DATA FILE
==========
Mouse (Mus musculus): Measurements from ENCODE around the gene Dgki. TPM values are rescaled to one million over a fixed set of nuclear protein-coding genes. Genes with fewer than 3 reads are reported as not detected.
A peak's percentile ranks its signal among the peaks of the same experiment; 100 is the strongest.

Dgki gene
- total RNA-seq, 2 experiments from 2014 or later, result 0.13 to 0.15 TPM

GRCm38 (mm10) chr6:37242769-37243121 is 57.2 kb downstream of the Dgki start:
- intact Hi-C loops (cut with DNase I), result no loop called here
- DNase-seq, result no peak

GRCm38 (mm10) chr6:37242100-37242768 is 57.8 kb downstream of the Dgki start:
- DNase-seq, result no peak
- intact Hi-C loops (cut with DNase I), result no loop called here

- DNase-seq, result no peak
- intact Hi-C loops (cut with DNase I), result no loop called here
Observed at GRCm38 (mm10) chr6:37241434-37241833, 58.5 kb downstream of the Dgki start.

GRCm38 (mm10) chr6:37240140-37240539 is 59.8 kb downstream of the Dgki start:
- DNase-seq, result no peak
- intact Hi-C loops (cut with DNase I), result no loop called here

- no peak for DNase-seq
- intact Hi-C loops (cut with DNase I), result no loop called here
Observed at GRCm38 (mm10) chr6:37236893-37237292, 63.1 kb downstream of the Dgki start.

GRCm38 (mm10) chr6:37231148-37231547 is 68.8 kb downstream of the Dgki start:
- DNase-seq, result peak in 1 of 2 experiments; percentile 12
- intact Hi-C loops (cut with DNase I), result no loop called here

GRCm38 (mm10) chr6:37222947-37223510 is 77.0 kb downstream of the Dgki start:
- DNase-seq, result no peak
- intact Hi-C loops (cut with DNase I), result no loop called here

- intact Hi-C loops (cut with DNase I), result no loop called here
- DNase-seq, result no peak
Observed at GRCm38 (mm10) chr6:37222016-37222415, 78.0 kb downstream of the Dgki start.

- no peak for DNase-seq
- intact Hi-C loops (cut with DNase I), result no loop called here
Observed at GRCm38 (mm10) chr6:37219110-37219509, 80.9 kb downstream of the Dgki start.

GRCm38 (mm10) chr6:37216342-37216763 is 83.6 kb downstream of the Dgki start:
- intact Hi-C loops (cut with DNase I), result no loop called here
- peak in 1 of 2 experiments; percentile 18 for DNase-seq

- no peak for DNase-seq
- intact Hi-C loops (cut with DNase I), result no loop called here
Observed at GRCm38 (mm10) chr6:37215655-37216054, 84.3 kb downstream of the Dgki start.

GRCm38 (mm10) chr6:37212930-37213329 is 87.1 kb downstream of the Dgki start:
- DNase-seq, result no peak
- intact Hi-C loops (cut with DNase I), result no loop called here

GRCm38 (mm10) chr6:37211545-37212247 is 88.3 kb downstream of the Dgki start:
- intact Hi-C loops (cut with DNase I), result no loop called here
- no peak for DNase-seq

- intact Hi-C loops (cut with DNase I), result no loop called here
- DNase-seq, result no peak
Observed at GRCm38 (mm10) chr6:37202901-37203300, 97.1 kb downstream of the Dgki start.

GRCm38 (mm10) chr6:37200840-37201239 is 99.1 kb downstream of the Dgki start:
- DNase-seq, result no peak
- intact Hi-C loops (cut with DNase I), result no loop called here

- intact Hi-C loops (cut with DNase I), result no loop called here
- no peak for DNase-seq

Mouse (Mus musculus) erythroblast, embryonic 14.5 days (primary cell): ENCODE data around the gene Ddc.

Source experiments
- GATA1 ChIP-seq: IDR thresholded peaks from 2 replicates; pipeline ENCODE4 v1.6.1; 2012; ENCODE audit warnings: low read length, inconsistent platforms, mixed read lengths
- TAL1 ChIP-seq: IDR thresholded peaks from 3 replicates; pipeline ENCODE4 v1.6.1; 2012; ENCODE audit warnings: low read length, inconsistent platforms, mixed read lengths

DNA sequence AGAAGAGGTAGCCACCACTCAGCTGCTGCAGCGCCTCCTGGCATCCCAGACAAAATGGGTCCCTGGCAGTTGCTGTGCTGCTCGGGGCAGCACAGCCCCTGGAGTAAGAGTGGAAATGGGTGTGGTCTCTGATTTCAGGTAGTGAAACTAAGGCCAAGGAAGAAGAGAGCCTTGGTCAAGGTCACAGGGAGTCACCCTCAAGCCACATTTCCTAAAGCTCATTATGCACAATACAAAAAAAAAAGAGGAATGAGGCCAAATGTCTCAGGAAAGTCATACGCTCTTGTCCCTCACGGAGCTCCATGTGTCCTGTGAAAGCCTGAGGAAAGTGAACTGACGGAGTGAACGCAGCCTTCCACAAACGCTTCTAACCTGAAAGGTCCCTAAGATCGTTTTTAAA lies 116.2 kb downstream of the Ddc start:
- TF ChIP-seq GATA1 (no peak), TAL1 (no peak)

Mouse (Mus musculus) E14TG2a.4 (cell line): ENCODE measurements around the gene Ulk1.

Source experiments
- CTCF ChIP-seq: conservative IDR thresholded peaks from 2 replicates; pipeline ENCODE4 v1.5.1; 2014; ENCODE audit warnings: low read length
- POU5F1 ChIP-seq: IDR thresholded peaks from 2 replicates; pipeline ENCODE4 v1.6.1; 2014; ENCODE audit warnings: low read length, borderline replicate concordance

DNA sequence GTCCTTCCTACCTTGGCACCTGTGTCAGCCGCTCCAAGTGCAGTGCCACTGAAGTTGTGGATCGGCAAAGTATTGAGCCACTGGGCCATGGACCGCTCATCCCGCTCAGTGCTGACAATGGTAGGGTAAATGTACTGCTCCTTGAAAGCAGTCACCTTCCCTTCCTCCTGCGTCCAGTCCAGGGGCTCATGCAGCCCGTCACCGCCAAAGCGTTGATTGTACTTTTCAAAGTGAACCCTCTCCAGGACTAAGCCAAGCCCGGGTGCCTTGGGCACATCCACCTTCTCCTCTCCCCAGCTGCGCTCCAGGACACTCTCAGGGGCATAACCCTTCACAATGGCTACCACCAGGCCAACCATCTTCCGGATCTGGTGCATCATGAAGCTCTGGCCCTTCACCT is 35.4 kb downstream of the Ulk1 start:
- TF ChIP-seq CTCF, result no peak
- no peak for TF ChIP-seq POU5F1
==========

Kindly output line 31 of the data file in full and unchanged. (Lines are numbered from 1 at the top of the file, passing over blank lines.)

Observed at GRCm38 (mm10) chr6:37219110-37219509, 80.9 kb downstream of the Dgki start.